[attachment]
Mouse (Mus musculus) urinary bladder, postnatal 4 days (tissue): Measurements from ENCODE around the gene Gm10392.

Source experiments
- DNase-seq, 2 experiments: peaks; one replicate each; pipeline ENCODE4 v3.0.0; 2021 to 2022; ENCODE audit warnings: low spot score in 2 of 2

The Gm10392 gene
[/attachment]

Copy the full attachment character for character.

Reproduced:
Mouse (Mus musculus) urinary bladder, postnatal 4 days (tissue): Measurements from ENCODE around the gene Gm10392.

Source experiments
- DNase-seq, 2 experiments: peaks; one replicate each; pipeline ENCODE4 v3.0.0; 2021 to 2022; ENCODE audit warnings: low spot score in 2 of 2

The Gm10392 gene